Shhhh..Your Body is Talking
Wellness Retreat Tip by Kathryn, Mindfulness Coordinator
What does it mean to listen to your body? You may have heard this phrase in a recent yoga class, doctor’s appointment, or a Unite Fitness Retreat lecture. We don’t really need to point out that our bodies don’t speak English, but some mindfulness practices make it sound like that’s what we should expect. If fluffy language has stopped you from starting your own body awareness journey, this is the article for you!
As children we learn slowly how to notice what our bodies are feeling. At first we are toddlers learning the difference between hot and cold, then we are kids telling our parents to pull over so we don’t have an accident. As adults though, things like stress, trauma, or sheer workload can leave us feeling less than connected to our own homeostasis. We might lose track of things like discomfort vs pain, hunger vs boredom, tiredness vs exhaustion, or lightheaded vs sleepy. In this post we will walk you through tips from trainers, meditators, and body awareness experts on how you can be more in tune with your vessel.
1. Five Senses Meditation
This meditation is simple, in fact you can follow along as you read, pausing to practice each step. You’ll start by naming 5 things you can see, then 4 things you can touch, 3 things you can hear, 2 things you can smell, and 1 thing you can taste. This might seem like an activity for children but truly it can be helpful no matter how many trips we have taken around the sun. This practice will give you the momentum to notice more and more subtle body sensations such as blood sugar levels, hormone shifts, air quality, or a migraine on the horizon.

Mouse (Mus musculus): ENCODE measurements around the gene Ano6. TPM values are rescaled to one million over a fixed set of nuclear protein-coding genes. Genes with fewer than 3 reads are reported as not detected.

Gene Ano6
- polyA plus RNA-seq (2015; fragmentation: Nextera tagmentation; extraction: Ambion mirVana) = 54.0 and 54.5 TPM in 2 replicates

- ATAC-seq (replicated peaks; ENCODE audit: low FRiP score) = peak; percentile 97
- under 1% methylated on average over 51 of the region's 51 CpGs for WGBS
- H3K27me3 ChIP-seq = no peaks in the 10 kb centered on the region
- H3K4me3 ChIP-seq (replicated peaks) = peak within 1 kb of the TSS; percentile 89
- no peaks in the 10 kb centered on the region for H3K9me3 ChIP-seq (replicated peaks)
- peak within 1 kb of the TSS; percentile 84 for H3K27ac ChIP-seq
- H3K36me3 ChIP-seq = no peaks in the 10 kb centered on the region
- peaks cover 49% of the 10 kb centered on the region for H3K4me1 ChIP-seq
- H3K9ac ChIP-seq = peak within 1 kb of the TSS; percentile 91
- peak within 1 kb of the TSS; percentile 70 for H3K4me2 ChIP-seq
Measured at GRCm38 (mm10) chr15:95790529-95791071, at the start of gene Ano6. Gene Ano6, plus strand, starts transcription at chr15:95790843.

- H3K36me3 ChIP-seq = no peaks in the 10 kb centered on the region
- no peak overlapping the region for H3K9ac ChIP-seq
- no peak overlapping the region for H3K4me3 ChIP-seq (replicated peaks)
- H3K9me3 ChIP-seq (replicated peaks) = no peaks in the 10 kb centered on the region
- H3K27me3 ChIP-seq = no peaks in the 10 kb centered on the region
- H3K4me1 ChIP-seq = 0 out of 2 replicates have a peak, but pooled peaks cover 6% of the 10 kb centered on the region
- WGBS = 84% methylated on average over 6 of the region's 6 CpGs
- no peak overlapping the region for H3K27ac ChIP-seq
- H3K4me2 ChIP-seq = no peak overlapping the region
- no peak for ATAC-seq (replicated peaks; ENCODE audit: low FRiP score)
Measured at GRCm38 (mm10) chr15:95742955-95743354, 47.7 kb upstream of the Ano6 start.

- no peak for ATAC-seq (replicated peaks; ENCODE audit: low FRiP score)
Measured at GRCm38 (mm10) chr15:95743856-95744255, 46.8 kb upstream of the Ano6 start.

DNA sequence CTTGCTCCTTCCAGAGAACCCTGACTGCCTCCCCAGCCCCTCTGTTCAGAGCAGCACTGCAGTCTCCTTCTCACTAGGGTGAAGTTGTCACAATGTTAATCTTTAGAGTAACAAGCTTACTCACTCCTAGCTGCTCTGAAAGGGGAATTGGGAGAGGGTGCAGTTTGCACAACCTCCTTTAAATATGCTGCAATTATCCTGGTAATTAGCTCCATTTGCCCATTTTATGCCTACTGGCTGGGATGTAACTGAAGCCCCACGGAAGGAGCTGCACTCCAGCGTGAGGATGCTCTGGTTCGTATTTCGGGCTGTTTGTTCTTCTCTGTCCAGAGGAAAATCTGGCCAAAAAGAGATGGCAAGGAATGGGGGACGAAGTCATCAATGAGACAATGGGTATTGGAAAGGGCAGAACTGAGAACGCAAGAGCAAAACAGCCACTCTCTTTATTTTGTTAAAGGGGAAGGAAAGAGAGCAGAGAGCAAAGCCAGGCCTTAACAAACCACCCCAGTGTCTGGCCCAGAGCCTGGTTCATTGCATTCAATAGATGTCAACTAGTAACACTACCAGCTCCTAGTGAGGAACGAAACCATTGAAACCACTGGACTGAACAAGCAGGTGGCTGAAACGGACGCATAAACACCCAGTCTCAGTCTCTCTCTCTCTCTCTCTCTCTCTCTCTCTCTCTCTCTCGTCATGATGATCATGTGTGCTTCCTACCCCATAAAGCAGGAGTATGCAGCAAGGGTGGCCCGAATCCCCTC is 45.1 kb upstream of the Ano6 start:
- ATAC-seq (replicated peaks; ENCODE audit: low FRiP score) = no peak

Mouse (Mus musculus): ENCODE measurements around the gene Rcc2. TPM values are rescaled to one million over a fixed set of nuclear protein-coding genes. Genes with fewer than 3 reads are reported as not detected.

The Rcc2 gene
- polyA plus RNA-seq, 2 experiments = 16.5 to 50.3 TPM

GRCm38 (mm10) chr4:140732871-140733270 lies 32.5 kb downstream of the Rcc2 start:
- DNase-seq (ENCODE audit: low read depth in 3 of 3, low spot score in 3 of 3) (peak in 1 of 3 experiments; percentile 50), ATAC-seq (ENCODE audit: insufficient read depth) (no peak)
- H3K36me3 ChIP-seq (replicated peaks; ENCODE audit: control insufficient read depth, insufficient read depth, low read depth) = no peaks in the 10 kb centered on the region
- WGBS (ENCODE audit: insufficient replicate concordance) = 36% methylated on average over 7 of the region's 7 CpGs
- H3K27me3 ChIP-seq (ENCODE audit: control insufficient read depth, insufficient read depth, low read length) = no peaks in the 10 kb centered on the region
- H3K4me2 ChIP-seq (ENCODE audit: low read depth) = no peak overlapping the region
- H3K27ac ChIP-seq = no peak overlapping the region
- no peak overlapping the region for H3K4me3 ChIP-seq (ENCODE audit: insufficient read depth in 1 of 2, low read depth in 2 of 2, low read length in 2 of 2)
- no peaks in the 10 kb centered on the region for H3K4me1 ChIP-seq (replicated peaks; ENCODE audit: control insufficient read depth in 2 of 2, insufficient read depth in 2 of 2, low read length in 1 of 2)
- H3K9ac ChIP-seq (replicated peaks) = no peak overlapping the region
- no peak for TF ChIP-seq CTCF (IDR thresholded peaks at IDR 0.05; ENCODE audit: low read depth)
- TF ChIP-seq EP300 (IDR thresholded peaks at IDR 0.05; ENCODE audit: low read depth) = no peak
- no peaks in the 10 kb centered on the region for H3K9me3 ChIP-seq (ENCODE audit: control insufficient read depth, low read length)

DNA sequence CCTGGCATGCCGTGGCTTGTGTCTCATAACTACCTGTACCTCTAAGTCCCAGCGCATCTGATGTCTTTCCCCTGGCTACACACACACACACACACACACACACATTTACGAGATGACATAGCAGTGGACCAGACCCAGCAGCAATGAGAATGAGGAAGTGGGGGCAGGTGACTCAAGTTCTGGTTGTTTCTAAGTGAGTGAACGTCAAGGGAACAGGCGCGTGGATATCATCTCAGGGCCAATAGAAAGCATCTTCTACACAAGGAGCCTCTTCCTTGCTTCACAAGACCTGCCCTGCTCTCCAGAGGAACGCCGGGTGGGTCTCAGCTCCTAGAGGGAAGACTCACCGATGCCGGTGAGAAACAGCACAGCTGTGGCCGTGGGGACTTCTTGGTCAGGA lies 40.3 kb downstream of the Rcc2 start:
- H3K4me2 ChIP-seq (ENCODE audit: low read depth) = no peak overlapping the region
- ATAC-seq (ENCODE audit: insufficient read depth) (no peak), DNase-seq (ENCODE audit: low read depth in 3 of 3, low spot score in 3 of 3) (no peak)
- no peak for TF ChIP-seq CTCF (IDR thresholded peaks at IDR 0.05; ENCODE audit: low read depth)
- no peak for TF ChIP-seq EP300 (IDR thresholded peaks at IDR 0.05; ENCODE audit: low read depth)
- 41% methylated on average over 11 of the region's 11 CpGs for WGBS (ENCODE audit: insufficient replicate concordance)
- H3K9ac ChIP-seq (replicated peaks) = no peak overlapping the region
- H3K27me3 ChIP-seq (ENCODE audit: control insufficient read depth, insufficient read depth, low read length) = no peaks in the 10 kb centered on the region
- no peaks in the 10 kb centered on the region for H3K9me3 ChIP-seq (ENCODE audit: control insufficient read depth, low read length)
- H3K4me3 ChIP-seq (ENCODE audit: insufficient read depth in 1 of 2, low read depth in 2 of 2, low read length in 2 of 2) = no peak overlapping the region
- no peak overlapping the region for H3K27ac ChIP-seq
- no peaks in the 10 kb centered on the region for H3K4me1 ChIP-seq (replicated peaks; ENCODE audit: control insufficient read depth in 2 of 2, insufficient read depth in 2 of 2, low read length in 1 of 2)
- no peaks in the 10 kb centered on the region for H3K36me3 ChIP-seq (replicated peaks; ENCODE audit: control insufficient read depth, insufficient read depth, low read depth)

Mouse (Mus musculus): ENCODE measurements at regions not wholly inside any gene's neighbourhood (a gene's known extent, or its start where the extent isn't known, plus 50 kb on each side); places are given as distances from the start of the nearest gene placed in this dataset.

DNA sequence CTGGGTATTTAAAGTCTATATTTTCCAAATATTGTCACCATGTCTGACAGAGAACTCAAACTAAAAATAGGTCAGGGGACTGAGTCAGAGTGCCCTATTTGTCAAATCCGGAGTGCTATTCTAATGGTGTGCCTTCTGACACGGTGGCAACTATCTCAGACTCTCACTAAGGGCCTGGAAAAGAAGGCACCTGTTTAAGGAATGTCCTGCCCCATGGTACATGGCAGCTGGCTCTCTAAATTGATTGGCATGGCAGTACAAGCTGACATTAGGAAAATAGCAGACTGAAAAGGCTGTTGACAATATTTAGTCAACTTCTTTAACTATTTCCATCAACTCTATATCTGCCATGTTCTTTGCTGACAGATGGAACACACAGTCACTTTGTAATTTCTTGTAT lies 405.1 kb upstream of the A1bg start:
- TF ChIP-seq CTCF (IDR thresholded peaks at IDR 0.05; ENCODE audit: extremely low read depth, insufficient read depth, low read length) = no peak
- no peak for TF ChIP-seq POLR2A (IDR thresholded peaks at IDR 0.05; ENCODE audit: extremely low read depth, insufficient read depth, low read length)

2. Be a Good friend to your Body
Learning how to respond with empathy takes practice. We’ve all had the experience when we open up to a friend about some stress and they shame us. “Well maybe if you should have…” or “You’re just being dramatic…” In that same vein sometimes we talk to our bodies like WE are the dismissive friend. If we have a sore knee and say to ourselves, “well you should still be able to hike three miles”, we aren’t going to be able to find sustainable habits for health. We have to learn to listen to our bodies over our own expectations, the voice of an intense football coach from high school, or even the opinion of family members. When our bodies tell us what they need we can respond instead with curiosity, acceptance, and kindness.
Before moving on it’s important to note that these are “simple” tips about a very sensitive subject. Sometimes the information our body offers is confusing or even heartbreaking. Infertility, PTSD, chronic illness, addiction, injury, menopause, or abuse can leave us feeling hollow. This experience is so common that psychologists developed a clinical term. Feeling hollow, floaty, disconnected, or out-of-touch is also called “disassociation”. Although our staff are highly trained, this blog post is not meant to treat trauma recovery. Please seek the appropriate help if our tips don’t feel “simple” at all. If attending our wellness retreat, please seek support and guidance from our certified life-coaches.
Finally, there was a lovely article from the National Library of Medicine that celebrated the potential of this practice. They suggested that instead of focusing on “body awareness”, it would be more accurate to describe this journey as “self awareness”. “They emphasized that it is meant to include ‘every level… the physical, the breath, the mind, the personality and the emotions’…” In short, listening to our bodies can be the gateway to listening to all other parts of ourselves.
We are complex, beautiful creatures who deserve to be understood and nourished, especially by ourselves.